Hans Christian Andersen

The Sweethearts

The top and the ball lay together among other toys, and one day the top said to the ball: ‘How about us becoming sweethearts, since we lie in the same drawer together after all?’ But the ball, which had been sewn out of morocco leather and fancied itself as much as any fine young lady, refused to reply to something like that.

The next day the boy who owned the toys came, he painted over the top with red and yellow, and drove a brass nail in midway up it – it looked so splendid when the top spun round.

‘Look at me!’ it said to the ball. ‘What do you say now? How about being sweethearts, we go so well together, you leap and I dance! no one could be happier than us two!’

‘Oh, so that’s what you think!’ the ball said, ‘you’re probably unaware that my father and mother were morocco slippers, and that I have a cork stuck in me!’

‘Yes, but I’m made of mahogany!’ the top said, ‘and the town bailiff himself turned me, he has his own lathe, and a great deal of pleasure he got from it too!’

‘Oh yes, can I rely on that?’ the ball said.

‘May I never be whipped if I tell a lie!’ the top replied.

‘You’re very good at stating your case,’ the ball said, ‘but I still can’t because I’m half-engaged to a swallow! Every time I shoot up in the air, it sticks its head out of its nest and says “Will you?” and now I’ve inwardly said yes, and that’s as good as a half-engagement! but I promise I’ll never forget you!’

‘Well, a fine help that is!’ the top said, and after that they didn’t speak to each other.

The next day the ball was taken out; the top could see how it leapt high into the air, just like a bird, until finally one couldn’t even catch sight of it. Every time it came back again, but then it took another great leap once it touched the ground, and that came either from longing, or because it had a cork stuck in it. After the ninth bounce the ball disappeared and didn’t come back; the boy searched and searched, but it was simply gone.

‘I’m sure I know where it is!’ the top sighed, ‘it’s in the swallow’s nest and has married the swallow!’

The more the top thought about it, the more infatuated with the ball he became: just because he could not have her, his love grew stronger and stronger; the fact she had chosen another, that was the strange thing about it; and the top danced round and spun, but all the time he thought about the ball, which in his thoughts became more and more beautiful. Many years passed – – and eventually it was just an old love affair.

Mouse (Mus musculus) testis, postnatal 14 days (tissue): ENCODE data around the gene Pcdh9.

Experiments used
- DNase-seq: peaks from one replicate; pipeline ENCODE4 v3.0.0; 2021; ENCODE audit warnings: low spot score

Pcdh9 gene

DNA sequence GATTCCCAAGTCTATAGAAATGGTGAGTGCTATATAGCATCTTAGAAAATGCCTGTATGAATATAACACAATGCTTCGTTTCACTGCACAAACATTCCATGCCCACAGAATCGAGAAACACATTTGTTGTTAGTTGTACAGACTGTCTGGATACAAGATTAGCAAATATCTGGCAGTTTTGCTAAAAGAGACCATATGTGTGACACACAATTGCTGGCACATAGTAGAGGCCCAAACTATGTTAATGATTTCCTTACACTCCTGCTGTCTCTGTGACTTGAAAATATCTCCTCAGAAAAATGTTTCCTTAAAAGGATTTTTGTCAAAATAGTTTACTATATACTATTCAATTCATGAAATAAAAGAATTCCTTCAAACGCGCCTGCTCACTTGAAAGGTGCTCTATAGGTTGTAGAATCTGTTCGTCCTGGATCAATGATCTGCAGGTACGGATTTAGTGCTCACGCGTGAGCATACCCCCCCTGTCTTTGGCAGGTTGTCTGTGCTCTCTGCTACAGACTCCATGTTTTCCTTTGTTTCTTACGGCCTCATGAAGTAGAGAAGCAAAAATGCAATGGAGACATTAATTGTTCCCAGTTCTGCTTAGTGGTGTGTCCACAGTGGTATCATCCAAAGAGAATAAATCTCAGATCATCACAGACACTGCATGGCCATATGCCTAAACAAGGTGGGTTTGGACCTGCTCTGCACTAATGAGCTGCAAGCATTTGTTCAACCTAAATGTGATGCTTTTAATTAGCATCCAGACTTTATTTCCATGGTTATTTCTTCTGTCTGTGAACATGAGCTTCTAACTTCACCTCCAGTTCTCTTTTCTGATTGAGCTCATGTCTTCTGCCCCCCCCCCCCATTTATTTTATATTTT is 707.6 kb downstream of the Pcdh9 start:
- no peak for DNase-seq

And the top was no longer young – ! but then one day it was completely gilded, it had never looked so handsome; now it was a gold top and it leapt and spun till it hummed. Now that was something! but suddenly it leapt too high and – it was gone!

They searched and searched, even down in the cellar, but it was nowhere to be found.

– – Where was it?

It had leapt into the rubbish bin, where all sorts of things lay: cabbage stalks, sweepings and grit that had fallen down from the gutter.

‘Now I’m in a right mess! here all my gilding will soon wear off! and what riff-raff I’ve ended up with!’ and it looked askance at a long cabbage stalk that had been pared right down, and at a strange round object that looked like an old apple – but it wasn’t an apple, it was an old ball that had lain for many years in the gutter and that the water had soaked through.

‘Thank heavens, here’s someone who is one’s equal, who one can talk to!’ the ball said and gazed at the gilded top.

‘I’m actually made of morocco leather, sewn by young maidens’ hands, and have a cork stuck in me, but no one would ever guess from looking at me! I was on the point of marrying a swallow, but then I fell into the gutter on the roof and have lain there for five years and soaked! That’s a long time, believe you me, for a young lady!’

But the top didn’t say anything, he was thinking of his old sweetheart, and the more he heard, the more he realised that it was her.

Then the servant maid came and wanted to empty the bin: ‘Hello there, there’s the gold top!’ she said.

And the top was returned to the living room and was greatly revered, but nothing more was heard about the ball, and the top never spoke again of its former love; love passes when one’s sweetheart has lain for five years and soaked in a gutter, indeed, one would never recognise her when one meets her in the rubbish bin.



Henvis til værket

Hans Christian Andersen: The Sweethearts. Translated by John Irons, edited by , published by The Hans Christian Andersen Centre, University of Southern Denmark, Odense. Version 1.0. Published 2024-04-01[INFO OM 18-binds-udgaven 2003-2009...] for Det Danske Sprog- og Litteraturselskab. Digitaliseret af Holger Berg til sitet hcandersen.dk

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